Dr. Kang is associated with the Coalition for Epidemic Preparedness, a global consortium involved in facilitating vaccine candidates for the novel coronavirus.
In order to dispel people’s apprehension about the safety and efficacy of COVID-19 vaccines, prominent clinical scientist Gagandeep Kang said that although vaccines for the coronavirus are being developed in a short period of time, there have been absolutely no no compromise in your clinical tests.
Dr. Kang, who is associated with the Coalition for Epidemic Preparedness, a global consortium involved in facilitating vaccine candidates for the novel coronavirus, also said there should be equitable access to the COVID-19 vaccine globally and nationally. .
Known for her interdisciplinary research on the transmission, development and prevention of infections and their sequelae in children in India, Dr. Kang is also the first Indian woman to be admitted as a Fellow of the Royal Society in London.
Although vaccines for the coronavirus are being developed in a “very short period of time,” all clinical phases of testing are underway, he said. PTI In an interview.
“What has changed is the approach to testing where all the steps that used to happen between phases of clinical trials have been eliminated, which means that regulators are working much harder and harder than ever,” said the Mrs. Kang.
Everybody talks about things being done very fast, but “I think it is very important to know what steps we are cutting and, frankly, in all the vaccine tests that are being done, there is no aspect of the tests that is is performing. off the path of development, “he said.
“I think it is very important to understand that there has been absolutely no compromise in the clinical trials of COVID-19 vaccines. The only thing we don’t have from these trials, that we could have had otherwise, is the duration of safety follow-up. Generally, we follow up the trials for six months or a year and generally we don’t find anything additional in the six months or a year, ”Dr. Kang said.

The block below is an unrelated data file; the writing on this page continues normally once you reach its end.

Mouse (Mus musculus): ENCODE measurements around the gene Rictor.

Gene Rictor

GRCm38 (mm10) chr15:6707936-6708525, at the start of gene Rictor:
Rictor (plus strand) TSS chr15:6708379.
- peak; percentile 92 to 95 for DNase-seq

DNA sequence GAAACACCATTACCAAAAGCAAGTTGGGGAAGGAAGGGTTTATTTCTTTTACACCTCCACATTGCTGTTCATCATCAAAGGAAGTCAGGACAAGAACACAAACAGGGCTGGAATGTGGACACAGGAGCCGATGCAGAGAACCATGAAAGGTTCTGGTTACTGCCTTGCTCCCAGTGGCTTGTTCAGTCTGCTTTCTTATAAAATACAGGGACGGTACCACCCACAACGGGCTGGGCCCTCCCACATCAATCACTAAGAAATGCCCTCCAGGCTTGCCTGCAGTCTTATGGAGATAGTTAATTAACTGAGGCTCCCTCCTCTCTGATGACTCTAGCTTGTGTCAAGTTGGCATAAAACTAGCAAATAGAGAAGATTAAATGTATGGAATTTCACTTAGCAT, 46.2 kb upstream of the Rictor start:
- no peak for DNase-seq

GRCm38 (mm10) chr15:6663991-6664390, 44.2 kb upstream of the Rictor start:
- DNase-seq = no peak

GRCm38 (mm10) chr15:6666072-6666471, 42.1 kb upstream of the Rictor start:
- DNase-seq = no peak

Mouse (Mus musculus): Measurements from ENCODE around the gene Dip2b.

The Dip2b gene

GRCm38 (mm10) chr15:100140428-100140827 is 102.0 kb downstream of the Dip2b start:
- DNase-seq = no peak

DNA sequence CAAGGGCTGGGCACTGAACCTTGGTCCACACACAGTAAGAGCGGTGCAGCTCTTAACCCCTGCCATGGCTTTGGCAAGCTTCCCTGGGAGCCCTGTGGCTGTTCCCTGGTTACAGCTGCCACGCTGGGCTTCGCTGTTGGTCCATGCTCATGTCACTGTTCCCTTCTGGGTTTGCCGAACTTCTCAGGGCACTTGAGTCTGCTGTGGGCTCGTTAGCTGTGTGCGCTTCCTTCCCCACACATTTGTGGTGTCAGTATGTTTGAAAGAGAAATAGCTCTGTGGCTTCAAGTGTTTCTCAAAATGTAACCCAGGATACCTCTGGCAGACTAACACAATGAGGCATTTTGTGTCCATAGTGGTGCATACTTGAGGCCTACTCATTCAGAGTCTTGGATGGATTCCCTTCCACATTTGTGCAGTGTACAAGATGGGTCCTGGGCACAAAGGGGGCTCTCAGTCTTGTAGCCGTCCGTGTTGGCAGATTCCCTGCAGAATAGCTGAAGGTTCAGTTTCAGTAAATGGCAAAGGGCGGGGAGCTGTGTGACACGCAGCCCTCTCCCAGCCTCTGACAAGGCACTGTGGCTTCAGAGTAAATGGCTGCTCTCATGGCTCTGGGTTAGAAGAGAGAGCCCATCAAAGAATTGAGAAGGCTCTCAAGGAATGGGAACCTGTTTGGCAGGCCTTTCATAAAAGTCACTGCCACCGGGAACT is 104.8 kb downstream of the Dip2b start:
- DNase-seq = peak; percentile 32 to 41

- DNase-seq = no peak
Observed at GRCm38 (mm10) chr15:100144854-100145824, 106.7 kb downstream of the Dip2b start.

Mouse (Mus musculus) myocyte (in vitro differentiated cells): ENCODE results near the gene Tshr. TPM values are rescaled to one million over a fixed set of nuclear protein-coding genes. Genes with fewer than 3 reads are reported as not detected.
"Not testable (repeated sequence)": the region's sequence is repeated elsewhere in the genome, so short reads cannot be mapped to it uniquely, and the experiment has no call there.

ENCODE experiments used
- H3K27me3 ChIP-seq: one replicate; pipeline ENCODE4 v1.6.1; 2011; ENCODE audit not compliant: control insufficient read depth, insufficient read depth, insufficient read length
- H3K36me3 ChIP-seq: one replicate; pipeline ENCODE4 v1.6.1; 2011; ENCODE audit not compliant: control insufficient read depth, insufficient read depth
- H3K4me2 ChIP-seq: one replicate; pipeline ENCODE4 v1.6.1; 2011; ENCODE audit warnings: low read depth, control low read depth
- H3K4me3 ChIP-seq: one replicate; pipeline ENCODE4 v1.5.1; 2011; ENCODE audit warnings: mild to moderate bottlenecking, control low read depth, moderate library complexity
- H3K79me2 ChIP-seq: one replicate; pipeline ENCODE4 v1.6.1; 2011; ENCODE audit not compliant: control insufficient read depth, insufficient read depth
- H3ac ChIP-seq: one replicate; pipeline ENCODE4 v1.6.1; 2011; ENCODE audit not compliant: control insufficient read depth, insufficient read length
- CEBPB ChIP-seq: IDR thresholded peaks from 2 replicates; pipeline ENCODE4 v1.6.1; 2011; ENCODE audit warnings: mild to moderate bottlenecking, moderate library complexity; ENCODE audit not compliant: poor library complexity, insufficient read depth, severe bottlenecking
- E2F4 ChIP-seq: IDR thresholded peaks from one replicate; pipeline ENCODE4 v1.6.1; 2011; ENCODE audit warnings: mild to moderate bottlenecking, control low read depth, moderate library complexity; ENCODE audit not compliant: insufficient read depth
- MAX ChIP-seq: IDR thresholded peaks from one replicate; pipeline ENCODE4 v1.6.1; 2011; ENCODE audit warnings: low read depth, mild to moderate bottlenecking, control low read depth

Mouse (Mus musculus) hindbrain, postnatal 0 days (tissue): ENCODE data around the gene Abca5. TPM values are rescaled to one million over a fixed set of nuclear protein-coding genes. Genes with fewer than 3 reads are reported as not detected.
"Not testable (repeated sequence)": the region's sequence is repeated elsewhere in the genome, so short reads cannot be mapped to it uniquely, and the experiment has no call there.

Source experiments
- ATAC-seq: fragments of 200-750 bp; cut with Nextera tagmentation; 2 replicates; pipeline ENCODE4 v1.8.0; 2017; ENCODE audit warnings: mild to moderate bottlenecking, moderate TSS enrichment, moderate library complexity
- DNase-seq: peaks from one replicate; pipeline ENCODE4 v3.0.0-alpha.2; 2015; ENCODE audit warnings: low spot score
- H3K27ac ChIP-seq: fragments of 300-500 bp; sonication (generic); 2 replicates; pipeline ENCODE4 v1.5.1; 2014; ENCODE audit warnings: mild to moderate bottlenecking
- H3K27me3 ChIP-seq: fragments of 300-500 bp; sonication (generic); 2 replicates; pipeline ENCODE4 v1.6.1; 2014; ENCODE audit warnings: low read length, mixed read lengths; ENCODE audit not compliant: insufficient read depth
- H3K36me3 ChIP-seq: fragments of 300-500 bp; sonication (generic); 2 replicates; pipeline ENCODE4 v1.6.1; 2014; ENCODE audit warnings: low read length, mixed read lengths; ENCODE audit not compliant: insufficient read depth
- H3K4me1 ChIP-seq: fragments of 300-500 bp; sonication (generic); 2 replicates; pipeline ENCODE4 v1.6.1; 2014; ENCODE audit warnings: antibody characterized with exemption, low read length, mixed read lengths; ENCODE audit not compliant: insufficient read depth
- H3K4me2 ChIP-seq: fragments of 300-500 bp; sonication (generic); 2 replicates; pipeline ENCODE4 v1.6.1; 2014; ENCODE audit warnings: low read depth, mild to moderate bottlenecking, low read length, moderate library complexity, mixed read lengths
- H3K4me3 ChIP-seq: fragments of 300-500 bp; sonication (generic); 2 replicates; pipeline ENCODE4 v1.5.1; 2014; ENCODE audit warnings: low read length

Dr. Kang, who was executive director of the Translational Health Science and Technology Institute (THSTI) but resigned in July, said that something else that is different in the development of COVID-19 vaccines is that clinical trials have been conducted. very large for faster results.
To a question about the availability of cold chain capacity to store vaccines, he said equitable access to COVID-19 vaccines must be guaranteed.
The case should not be that those who live in big cities, where there is better cold chain capacity, get vaccinated while those who live in rural areas or small towns do not due to lack of storage facilities, Kang said.
“My concern with all this is the question of equity, we will end a system in which we have freezers in big cities and some classes of people can get vaccinated, while in rural areas or in small towns there is no access to these. vaccinations since the capacity of the cold chain does not exist ”, he said.
“Even in the work that we are planning to do with the Lancet Commission, equity is an important part of looking at what services are provided to whom and where, and making sure that where you live and what your socioeconomic status is does not determine what kind of services you receive, ”Dr. Kang said.
the Lancet, a world health journal, on Friday launched the Lancet Citizens Commission on Reinventing India’s Healthcare System, which will work on developing a strategy to implement universal health coverage (UHC) in India.
The magazine and Harvard University’s Lakshmi Mittal and Family South Asia Institute formulated the commission together.
Speaking about the Lancet commission, Dr. Kang said its purpose is to target universal health coverage to examine all health problems, analyze physical and mental health problems and their solutions, ensure that there is no catastrophic spending on health and make sure coverage is accessible and affordable.
The commission is led by four distinguished healthcare and business leaders, including Dr. Kang and CMD Biocon Ltd Kiran Mazumdar Shaw.
“If we think about the Sustainable Development Goals (SDGs), which have 2030 as their goal, there is no way we can achieve these goals with the trajectory that we have at the moment. So what we are looking to do in the next few years is try to design a roadmap to make sure that we are on a better path to achieving the SDGs, ”said Dr. Kang.
He said that in India, out-of-pocket payments for health care continue to be the highest in the world and it is one of the many reasons why many families fall into poverty. This kind of “catastrophic health spending” actually ends up promoting more health inequalities in the system, Dr. Kang said.
“We have a situation where the most vulnerable of our population do not get the services they want and there is a problem in terms of accountability where the poor are treated as beneficiaries rather than clients of the system, and there seems to be a lack of confidence in the quality of care provided by the health system, ”he said.